Whitstable Harbour, 21st April 1951
The lost railway
The following is an edited extract from Leslie Oppitz's latest book 'Lost Railways of Kent'
The Canterbury & Whitstable Railway may have been the first passenger railway in the world. The last passanger train ran on the line in January 1931, over a century after the first journeys were made.
Construction of the 6 mile line took several years of arduous digging and preparation. Work excavating the 828 yard Tyler Hill Tunnel proved difficult and lengthy.
By the autumn of 1826, after 15 months, only 400 yards had been completed. Work was delayed by a fall of earth but at last in May 1827 contact between the north and south ends was effected. Bearing in mind that almost 2,500 feet of track was involved, amazingly the final calculation was correct to within an inch.
The tunnel aroused much comment and criticism. Many suggested it had been built because it had been proclaimed that 'every good railway must have a tunnel'. The tunnel in fact made its presence felt as recently as 1974 when a subsidence damaged some of the college buildings.
The original route
Sections of the line were so steeply graded so that stationery engines were required to haul trains by cable up the steep ascents. From Canterbury the first was at Tyler's Hill with a further stationery engine at Clowes Wood to deal with trains between Tyler's Hill and Bogshole Brook. The expected speed up a gradient was estimated at 9 mph. For the last two miles to Whitstable the locomotive Invicta was at first used.
There were great celebrations for the opening on 3rd May 1830. In Canterbury, the cathedral bells were rung and guns were fired in salute. There were two trains, consisting altogether of twenty carriages and twelve wagons. The whole length was bedecked with flags and leading carriages carried the directors, aldermen and other members of the Corporation.
The third carried their ladies and the fourth, a band. A local newspaper described entering the tunnel as very impressive. It reported: 'The cheering of the whole party echoing through the vault combined to form a situation, certainly novel and striking'.
But not all the passengers enjoyed the experience. According to a letter in the local press, one traveller wrote: 'When we had proceeded halfway through, a feeling of suffocation became perceptible increasing so fearfully, that had the tunnel been twice the length, I feel confident I should have hardly have got through alive'. The writer walked back to Canterbury.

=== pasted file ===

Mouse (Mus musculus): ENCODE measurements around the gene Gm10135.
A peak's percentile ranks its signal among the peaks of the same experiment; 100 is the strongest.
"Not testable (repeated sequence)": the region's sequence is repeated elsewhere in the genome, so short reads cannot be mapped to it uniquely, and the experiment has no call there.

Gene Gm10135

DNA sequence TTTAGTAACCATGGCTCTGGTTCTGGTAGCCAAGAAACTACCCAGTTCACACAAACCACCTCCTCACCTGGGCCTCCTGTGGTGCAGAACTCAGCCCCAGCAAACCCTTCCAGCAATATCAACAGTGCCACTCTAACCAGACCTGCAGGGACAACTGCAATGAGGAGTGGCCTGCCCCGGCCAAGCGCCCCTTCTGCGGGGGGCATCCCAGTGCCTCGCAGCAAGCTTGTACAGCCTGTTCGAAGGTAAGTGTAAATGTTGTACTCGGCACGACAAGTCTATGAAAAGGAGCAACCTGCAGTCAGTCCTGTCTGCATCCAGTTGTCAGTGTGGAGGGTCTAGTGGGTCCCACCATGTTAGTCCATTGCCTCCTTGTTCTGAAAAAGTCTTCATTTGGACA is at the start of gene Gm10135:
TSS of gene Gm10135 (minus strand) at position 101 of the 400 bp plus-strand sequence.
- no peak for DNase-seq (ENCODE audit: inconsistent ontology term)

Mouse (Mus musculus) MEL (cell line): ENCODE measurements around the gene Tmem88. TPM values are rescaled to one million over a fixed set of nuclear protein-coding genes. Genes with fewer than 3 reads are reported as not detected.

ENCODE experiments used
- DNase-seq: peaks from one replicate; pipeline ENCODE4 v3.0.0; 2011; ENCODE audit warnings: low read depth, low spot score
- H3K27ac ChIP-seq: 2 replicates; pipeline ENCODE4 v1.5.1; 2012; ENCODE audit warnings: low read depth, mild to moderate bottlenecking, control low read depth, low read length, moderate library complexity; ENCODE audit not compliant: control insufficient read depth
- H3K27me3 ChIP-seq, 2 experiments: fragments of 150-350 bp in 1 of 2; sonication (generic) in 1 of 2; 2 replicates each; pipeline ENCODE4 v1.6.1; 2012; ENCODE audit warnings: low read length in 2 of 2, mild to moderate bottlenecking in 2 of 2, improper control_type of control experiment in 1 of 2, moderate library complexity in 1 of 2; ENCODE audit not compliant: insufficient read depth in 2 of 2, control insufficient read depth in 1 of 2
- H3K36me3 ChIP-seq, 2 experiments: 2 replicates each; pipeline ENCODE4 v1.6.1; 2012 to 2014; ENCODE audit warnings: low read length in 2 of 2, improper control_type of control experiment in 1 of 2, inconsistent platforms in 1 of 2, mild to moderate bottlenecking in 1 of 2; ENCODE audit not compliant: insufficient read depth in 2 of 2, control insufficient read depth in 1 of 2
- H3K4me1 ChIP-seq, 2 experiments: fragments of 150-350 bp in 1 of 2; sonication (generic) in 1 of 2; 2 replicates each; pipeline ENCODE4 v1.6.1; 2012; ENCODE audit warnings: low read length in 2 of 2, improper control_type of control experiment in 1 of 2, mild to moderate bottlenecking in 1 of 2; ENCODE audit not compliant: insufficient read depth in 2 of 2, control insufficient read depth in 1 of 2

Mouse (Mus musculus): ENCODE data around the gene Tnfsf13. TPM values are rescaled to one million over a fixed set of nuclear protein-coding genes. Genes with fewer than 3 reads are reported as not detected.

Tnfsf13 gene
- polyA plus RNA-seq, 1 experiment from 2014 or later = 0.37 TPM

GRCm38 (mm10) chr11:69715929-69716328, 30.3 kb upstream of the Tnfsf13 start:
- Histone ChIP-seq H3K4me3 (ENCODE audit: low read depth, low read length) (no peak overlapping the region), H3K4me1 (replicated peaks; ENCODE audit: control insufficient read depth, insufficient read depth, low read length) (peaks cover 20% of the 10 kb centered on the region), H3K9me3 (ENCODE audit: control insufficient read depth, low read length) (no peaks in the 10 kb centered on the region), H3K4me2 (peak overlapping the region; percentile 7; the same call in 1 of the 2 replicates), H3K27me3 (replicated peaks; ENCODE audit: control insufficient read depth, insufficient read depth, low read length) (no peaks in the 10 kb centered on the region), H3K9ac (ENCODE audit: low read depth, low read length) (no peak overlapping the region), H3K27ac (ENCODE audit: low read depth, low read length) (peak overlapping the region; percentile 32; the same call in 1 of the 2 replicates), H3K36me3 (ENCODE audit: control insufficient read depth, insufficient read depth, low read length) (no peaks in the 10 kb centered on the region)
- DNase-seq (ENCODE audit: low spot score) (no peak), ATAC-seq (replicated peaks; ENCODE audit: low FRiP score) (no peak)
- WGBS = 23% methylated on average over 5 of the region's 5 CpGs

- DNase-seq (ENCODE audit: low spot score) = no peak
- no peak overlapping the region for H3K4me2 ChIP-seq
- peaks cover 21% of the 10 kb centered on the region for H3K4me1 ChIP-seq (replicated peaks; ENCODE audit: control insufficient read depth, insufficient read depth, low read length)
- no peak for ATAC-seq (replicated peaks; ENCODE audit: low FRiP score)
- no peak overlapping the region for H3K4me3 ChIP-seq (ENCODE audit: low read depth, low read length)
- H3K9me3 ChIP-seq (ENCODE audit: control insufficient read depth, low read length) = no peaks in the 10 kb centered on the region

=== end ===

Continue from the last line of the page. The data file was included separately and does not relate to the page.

As the first train reached a summit, the cable that had hauled it up the incline was transferred to some loaded wagons which, by running down again, allowed the cable to be attached to the second train. When both sections of the train had reached the final summit, the locomotive Invicta - delivered by sea from Newcastle - took the train to Whitstable.
At Whitstable another grand ceremony followed when directors entered the harbour in a specially chartered steamer to military band accompaniment.
The tunnel. The tunnel.
Some years after regular services had begun in 1830 the original owners, the Canterbury & Whitstable Railway Company, made numerous attempts to lease the line to another operator. It was not until September 1844 that the South Eastern Railway took on working the line eventually absorbing the CWR by an Act of August 1853.
During the life of the line, passenger services were infrequent and slow and the coaches were old and not at all comfortable. And because the tunnel had a limited bore coaches were limited by size. After the First World War, bus competition began to cause problems and the line to Whitstable finally closed to passengers on 1st January 1931. Goods traffic continued for a number of years but final closure came on 1st December 1952 after which time the track was removed.
When the last passenger train ran on 1st January 1931, it comprised locomotive No. 31010 hauling two brake vans to Whitstable with passengers, including press and radio representatives. Whitstable Harbour station had been decorated for the occasion and the train was met by a crowd of about 100 people.
On the return journey the train stopped at the Canterbury end of the Tyler Hill Tunnel where a wreath was presented. What a proud ending for a railway that had survived just over 100 years for passengers and had become known affectionately by some as the 'Crab and Winkle' line.
last updated: 27/05/2008 at 16:55